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Albuquerque’s International Festival Marks Turning Point for the City’s International District

A Guest Post by Anthony Fleg of the Native Health Initiative

More than a day-long celebration of diverse cultural performances, foods and crafts, the 2nd annual Albuquerque International Festival this Saturday (September 18th) represents years of work to revitalize the city’s Southeast Heights.

The Southeast Team for Entrepreneurial Success (STEPS) put together the event at a time when the leaders, businesses, and neighborhood associations of the Southeast Heights are a year into redefining their community as the International District.

The International District is Born

In 2009, both the Albuquerque City Council and the New Mexico State Legislature passed resolutions officially renaming the area as the International District. The district, with residents from six continents speaking 27 languages, hosts the largest Vietnamese and Native American populations in Albuquerque.

Enrique Cardiel, coordinator of the Southeast Heights Health Coalition, is excited to see a focus on the area’s positive aspects.

“Our communities in the International District are some of the most diverse in our city and our state, one of the many strengths of our area that we are looking to build on,” says Cardiel.

Improving Health

From his vantage point, Saturday’s festival is a critical part of the work the coalition is doing to improve the health of the community.

“As a parent who has raised children here I know the name change will change the expectation of kids growing up here. When you live in a neighborhood with a bad name and reputation your expectations get colored by that,” he comments, referring to the many negative labels given to the Southeast Heights in the past.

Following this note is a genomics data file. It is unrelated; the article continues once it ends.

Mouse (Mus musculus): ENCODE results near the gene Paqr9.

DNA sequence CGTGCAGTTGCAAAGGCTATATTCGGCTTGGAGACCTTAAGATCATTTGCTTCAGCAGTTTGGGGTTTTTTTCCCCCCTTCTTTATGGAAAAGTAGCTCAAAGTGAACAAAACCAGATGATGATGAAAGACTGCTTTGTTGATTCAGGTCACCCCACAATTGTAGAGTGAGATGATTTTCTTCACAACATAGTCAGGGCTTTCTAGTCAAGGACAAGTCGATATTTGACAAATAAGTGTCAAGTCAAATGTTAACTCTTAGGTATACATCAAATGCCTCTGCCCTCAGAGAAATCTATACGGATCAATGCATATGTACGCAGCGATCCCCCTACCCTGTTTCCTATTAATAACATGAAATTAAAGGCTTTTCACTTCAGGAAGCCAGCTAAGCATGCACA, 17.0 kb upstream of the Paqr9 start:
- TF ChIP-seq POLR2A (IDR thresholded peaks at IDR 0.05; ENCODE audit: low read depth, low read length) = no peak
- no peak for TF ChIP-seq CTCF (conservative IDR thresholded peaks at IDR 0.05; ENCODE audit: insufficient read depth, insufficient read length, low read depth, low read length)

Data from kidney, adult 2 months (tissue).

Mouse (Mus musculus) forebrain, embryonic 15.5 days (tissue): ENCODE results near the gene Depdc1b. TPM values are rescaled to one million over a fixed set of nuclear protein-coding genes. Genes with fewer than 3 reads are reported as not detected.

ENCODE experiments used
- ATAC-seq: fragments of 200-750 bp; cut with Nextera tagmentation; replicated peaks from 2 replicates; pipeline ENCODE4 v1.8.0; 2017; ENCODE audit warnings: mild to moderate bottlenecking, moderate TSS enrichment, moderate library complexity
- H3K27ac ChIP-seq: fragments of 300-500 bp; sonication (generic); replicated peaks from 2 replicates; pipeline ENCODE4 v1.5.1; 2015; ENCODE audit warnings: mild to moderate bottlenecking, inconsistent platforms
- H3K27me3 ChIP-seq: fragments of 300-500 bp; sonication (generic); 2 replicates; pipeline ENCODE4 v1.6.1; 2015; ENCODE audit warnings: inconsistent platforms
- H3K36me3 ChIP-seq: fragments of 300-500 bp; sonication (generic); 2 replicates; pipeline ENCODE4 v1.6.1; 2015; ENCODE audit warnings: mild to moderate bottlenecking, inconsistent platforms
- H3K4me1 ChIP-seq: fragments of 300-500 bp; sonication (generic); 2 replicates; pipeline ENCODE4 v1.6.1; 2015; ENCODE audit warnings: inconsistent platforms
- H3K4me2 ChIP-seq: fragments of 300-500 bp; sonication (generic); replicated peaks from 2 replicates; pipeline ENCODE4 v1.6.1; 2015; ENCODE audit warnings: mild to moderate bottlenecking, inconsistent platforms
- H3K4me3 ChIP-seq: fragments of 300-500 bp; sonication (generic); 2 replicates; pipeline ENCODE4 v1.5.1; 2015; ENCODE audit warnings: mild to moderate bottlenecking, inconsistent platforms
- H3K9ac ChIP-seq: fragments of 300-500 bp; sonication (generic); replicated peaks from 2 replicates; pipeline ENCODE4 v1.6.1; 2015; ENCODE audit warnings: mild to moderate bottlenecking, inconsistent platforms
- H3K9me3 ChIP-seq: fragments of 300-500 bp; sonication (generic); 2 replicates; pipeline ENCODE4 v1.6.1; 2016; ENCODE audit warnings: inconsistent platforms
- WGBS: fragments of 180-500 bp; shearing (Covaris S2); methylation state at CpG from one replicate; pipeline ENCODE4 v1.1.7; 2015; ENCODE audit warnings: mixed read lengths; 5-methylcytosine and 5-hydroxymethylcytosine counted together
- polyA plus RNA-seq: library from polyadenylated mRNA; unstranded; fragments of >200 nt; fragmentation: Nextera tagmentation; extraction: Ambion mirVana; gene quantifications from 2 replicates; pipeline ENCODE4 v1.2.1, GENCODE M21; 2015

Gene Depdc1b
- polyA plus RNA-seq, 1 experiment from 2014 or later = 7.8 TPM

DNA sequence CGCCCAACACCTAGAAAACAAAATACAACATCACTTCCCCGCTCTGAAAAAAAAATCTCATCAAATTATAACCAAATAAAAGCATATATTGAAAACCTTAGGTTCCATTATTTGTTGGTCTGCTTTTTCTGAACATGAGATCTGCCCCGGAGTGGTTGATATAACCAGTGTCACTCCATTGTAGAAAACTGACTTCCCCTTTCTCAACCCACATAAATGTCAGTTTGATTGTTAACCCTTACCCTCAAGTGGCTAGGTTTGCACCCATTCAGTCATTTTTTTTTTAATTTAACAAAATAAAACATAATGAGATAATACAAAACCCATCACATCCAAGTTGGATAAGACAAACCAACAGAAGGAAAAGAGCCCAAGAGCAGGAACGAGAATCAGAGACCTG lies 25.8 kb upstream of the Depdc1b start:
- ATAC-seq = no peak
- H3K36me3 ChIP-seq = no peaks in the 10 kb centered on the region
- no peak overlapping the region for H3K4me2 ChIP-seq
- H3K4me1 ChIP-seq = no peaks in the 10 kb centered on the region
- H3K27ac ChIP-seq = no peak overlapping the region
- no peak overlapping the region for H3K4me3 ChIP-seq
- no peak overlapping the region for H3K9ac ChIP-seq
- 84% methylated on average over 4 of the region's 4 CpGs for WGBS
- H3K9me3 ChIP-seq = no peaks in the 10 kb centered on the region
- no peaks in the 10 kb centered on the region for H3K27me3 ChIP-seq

TThe festival is free and open to all ages, and lasts from 10am to 5pm at the Talin Market (SE Corner of Louisiana and Central Avenue). Organizers expect the event to build on last year’s success, with exciting additions such as the unveiling of STEPS’ food cart initiative to help local chefs start their food cart businesses and to establish a food cart “pod” at the Talin site.

A Total Community Fair

Cynthia Beiser, executive director of STEPS, hopes that the festival will allow residents to learn about businesses, health and social services, and government programs, in addition to allowing these entities to connect with each other. “When we begin to do a better job coordinating our efforts and resources, our community will benefit,” she remarks.

But even though Steve Whitman and his fellow organizers have lofty goals for the festival, he sees the opportunity to create a collective, communal pride in the area is just as important. “For too long, this area of town has not received the positive attention it deserves, and events like this are critical to help community members re-connect and begin to get involved in improving the International District,” says Whitman.

“When we think about a healthy community, it begins with a name, an image that is positive and allows its citizens to feel a sense of pride. Even in these past months, there is a sense of renewal and collective efforts for change,” says Cardiel.



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